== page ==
Are the suffixes -ов and -ова in people's names equivalent to the suffix -son used in Germanic languages?

The suffixes -ич, -ича also refer to the name of the father in patronymics. Are they equivalent to -son (and -dóttir in Icelandic), however used in the отчество rather than the фамилия?

  • IIRC the ending ович/овна follows hard consonants. евич/евна is the corresponding "soft" ending.
    – Trey
    Commented Feb 15, 2018 at 1:09
  • -ов(а), -ев(а) are originally possessive suffixes that signify your "belonging" to... whatever: a person, a family, a place, etc. In rural areas of Russia it is still fairly common to ask a person (especially a child): "Ты чей?" ("Who [what family] do you belong to?")
    – Headcrab
    Commented Feb 15, 2018 at 5:35
  • Note that some Slavic surnames may end in -ич (both for males and females), but they are SURNAMES, not patronymics. Example: Анна Петровна Янукович - her surname is the 3rd word, the patronymic is the 2nd implying her father is Петр. Often some -ич surnames may be Jewish.
    – alexsms
    Commented Feb 15, 2018 at 7:39
  • Related russian.stackexchange.com/questions/14025/…
    – V.V.
    Commented Feb 15, 2018 at 19:53

1 Answer 1


I would say for -ов, -ова a closer analogy (grammatically speaking) would be surnames like Jones, Peters (in the sense that they refer to Jone's, Peter's children. An obsolete Russian form would be Иванов сын - son of Ivan, hence the modern surname Иванов, where it kind of lost its original son part). It just happens that -son names are popular in Germanic languages, while -ов is very popular in Russian. That's why it may be perceived as an equivalent.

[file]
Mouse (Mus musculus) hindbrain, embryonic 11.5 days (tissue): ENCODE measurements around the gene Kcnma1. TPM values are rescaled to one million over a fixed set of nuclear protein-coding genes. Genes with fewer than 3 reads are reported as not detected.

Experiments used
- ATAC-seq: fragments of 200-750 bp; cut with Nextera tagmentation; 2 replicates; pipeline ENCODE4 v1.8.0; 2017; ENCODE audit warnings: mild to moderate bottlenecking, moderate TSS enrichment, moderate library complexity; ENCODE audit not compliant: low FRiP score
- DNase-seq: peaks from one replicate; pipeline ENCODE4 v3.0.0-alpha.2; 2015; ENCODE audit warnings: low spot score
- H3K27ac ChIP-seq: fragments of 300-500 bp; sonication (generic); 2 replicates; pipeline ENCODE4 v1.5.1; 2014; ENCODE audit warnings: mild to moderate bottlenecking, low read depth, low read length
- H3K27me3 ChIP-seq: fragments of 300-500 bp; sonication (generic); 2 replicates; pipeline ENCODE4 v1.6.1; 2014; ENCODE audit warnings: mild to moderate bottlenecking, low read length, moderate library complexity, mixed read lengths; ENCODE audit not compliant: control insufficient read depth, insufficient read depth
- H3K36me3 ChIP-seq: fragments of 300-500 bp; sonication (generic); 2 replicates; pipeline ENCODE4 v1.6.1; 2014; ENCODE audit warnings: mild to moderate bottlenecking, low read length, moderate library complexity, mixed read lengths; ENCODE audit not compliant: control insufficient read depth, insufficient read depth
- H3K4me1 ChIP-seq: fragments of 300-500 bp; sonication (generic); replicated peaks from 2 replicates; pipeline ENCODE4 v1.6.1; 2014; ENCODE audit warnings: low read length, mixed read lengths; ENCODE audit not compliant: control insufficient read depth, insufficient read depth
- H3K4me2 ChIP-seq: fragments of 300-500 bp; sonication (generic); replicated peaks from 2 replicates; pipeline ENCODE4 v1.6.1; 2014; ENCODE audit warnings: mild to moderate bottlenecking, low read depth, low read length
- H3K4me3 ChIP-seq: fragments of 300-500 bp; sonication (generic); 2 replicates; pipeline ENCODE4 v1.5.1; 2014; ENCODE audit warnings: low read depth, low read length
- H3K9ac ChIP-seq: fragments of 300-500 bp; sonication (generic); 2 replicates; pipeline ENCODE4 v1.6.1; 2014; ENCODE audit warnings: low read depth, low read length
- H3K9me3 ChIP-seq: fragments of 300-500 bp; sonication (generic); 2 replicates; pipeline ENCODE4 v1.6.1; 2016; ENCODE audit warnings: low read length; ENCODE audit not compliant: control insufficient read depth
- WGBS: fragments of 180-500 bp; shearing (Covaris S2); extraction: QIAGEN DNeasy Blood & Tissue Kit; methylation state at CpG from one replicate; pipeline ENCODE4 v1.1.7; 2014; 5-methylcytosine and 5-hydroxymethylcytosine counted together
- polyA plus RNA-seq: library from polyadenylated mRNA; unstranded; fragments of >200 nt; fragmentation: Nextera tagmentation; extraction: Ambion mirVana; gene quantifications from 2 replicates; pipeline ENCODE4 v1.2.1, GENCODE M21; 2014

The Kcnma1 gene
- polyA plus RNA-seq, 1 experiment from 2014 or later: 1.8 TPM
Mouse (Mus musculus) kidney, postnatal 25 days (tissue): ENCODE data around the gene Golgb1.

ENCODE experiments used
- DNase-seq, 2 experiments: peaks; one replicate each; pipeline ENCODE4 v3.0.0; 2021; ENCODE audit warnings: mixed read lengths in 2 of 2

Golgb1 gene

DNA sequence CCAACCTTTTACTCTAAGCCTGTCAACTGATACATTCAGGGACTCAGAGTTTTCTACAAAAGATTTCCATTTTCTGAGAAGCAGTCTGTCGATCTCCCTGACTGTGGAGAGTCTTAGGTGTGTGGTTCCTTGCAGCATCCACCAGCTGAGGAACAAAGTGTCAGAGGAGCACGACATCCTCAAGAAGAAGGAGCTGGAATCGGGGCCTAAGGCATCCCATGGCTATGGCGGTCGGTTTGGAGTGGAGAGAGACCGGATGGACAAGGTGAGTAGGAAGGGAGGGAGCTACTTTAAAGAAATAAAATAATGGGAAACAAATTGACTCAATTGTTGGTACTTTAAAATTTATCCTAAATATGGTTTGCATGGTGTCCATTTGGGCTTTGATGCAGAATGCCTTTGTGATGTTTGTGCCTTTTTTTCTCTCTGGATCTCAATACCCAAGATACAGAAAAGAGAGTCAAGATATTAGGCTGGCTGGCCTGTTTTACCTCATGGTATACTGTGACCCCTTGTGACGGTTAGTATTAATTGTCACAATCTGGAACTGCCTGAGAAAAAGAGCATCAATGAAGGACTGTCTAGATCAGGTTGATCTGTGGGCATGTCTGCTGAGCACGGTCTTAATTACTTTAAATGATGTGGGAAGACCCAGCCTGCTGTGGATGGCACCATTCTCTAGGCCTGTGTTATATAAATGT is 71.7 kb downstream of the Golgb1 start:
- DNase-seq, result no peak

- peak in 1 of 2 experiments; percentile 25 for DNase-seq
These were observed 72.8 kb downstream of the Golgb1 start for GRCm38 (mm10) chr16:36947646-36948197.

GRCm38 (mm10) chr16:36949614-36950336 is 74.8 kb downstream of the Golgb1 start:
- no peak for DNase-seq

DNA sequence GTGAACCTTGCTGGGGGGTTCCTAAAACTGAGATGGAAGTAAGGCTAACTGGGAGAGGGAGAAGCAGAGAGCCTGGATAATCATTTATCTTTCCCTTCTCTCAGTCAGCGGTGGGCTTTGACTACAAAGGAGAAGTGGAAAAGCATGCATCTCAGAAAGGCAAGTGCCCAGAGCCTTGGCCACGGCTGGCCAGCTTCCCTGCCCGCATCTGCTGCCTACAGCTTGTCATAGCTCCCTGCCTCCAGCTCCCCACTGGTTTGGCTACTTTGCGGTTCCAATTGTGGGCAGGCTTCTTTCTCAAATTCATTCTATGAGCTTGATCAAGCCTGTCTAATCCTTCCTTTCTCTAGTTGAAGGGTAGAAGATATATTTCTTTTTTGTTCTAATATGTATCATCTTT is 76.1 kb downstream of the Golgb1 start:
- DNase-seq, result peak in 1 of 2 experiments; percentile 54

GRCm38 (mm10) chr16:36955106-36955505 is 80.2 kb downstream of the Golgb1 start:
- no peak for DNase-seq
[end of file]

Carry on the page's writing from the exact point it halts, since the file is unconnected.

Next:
As for patronymics, the correct forms (depending of the stem) are -ович/-евич/-ич (male), -овна/-евна/-ична/-инична (female) - e.g. Петрович, Петровна. In modern Russian, these forms derive directly from the father's name (interestingly enough, even if the father is unknown or has a non-Russian name, some patronymic will be used in their passport, maybe with some rare exceptions), so the name of the father is clear from them. I wouldn't say it's full equivalent of -son, because the name ending in -son says nothing about the father, whereas the Russian patronymic does.

  • It looks like son and 's are equivalent in English surnames. There are Millersons and Smithsons, for example. But indeed -ов is more similar to 's grammatically as they both are not words on their own.
    – AlexVB
    Commented Feb 15, 2018 at 7:43

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